Similarly, best practices for a custody case that involves mental health and domestic violence issues is for the evaluator to consult with a domestic violence advocate. This is supported by the American Psychological Association, American Psychiatric Association and The Batterer as Parent. In practice most evaluators believe the limited training they have had in domestic violence is sufficient and do not seek the assistance of a domestic violence advocate. The Saunders’ findings demonstrate that in most cases the evaluator’s confidence is misplaced. Aside from the harmful outcomes, the discussions and reports made by evaluators demonstrate inadequate understanding of the domestic violence issues in the case. Many of the findings denying allegations of domestic violence tell us more about the beliefs and biases of the evaluator than the circumstances in the family.
Court Professionals Should Be a Hero Like Mickey Mantle
When I was a boy, I was a Yankee fan and Mickey Mantle was my hero. Two years after I first started following baseball, Mickey and Roger Maris participated in a magical season in which they challenged the home run record of the immortal Babe Ruth. Those were the days when baseball players did not seek artificial assistance. Mickey had to overcome serious injuries and yet he repeatedly was the hero in winning games as the Yankees seemed to win every year. When I played whiffle ball I would emulate his swing batting lefty and righty.
It turns out that Mickey engaged in other behavior that wasn’t so heroic. He drank far too much and was constantly womanizing. Certainly he did not treat his wife with the respect she deserved. I must admit that at the time I wouldn’t have understood the significance of these defects even if I had known. After Mickey retired, I would see him come back for Old Timer’s Day to thunderous ovations.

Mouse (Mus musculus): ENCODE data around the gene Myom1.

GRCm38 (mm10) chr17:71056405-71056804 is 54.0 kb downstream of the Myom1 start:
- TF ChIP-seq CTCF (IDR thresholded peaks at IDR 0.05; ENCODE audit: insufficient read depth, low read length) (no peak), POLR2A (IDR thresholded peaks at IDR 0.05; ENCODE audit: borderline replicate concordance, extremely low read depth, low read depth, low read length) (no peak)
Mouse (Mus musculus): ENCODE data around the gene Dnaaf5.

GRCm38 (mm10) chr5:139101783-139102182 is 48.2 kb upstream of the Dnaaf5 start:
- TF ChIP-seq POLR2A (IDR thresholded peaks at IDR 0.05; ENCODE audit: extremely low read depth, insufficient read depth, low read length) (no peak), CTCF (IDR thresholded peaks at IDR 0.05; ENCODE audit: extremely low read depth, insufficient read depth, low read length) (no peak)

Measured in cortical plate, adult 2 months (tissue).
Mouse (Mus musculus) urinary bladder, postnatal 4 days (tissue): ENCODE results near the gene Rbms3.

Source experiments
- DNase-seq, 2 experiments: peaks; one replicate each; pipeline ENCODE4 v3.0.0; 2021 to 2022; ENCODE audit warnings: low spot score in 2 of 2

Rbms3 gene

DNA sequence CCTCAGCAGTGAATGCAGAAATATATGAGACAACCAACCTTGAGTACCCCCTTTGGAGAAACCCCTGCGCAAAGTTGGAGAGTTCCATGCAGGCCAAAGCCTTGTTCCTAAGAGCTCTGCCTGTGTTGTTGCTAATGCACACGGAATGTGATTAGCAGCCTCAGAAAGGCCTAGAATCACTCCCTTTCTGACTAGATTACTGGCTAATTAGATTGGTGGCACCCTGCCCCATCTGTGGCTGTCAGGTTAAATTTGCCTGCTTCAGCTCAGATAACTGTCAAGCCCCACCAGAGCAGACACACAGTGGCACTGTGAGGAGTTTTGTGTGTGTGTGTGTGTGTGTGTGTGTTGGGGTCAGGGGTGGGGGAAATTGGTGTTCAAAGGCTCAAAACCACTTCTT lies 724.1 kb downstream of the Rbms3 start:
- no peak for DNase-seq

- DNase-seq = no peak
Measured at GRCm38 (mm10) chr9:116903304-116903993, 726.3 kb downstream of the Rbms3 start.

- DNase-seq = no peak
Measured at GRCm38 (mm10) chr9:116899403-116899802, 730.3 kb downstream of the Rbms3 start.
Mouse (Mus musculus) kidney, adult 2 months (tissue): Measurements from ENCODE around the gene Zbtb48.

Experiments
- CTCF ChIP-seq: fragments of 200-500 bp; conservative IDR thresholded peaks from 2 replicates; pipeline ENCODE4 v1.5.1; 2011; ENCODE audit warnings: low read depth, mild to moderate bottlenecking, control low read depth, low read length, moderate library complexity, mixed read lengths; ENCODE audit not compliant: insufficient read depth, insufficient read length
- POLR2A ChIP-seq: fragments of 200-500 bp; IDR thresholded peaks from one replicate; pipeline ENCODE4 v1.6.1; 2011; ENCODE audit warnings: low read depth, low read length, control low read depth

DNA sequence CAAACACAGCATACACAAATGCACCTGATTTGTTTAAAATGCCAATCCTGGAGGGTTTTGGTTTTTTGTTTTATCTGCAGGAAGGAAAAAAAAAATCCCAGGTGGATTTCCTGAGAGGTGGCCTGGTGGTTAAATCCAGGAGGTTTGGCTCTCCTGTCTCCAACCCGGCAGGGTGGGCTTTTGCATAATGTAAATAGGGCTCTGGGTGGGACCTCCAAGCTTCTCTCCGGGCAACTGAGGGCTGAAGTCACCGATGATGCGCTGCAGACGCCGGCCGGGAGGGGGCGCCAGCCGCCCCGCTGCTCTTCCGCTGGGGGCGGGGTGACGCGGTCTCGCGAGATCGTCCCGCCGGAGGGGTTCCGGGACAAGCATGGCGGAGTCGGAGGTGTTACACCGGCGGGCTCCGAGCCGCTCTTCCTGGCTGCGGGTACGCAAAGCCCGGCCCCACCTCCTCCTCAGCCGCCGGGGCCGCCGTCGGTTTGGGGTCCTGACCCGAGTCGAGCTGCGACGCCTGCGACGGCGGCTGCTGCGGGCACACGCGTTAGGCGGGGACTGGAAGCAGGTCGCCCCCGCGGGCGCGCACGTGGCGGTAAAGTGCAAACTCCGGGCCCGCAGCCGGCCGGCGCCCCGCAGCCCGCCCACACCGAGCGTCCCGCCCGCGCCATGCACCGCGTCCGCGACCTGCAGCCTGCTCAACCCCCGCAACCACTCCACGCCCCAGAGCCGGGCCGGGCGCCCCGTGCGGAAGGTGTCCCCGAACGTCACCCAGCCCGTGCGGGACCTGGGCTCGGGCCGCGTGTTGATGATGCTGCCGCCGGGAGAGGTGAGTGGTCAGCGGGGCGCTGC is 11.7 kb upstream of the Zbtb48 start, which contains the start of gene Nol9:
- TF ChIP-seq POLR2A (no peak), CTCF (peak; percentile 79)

His drinking problems eventually led to the need for a liver transplant and later liver cancer which killed him. I was never more proud to be one of Mickey’s fans than when he held a press conference and advised fans “Don’t be like me.” He also encouraged organ donations. Mickey Mantle demonstrated enormous physical courage in playing through painful and debilitating injuries to help his team. In his last years he illustrated an important lesson that moral courage is so much more important and valuable. Here was a man who decades after his last game was still among the most well known and popular celebrities telling everyone that his behavior had been wrong and he hoped they would act differently. It took enormous honor and integrity to say that and provided huge value to our society.
The research is very clear that the present practices used in custody courts to respond to domestic violence are working poorly for children. The training received by judges, lawyers and evaluators rarely includes current scientific research or domestic violence dynamics and is usually not presented by domestic violence experts. In many ways this training is counter-productive when it creates a false sense of competence that discourages the professionals from seeking assistance from the real experts.
Debra, I hope that you will share this article with the attorney that you mentioned. Maybe Mickey Mantle can be a hero once more and get through to him. We desperately need court professionals to be like Mickey Mantle; to acknowledge that the past practices have worked poorly for children and to be open to looking at the new research particularly the Saunders’ study coming from the US Dept. of Justice; and to be open to supporting the reforms necessary to make our children safe. It will take moral courage for these professionals to make the needed changes and to be willing to accept there are domestic violence experts who can help them make better decisions.
Like most other people, I will never play center field for the Yankees and never hit a home run in Yankee Stadium. Judges, lawyers and evaluators can hit a home run for the children they are sworn to protect by having the courage to admit the present practices are hurting children and creating the reforms needed to make them safe. That would be a home run that Mickey would cheer.
For more information about the new book, including access to the first approximately 50 pages or to purchase the book go to the publisher’s web site at http://civicresearchinstitute.com/rdv.html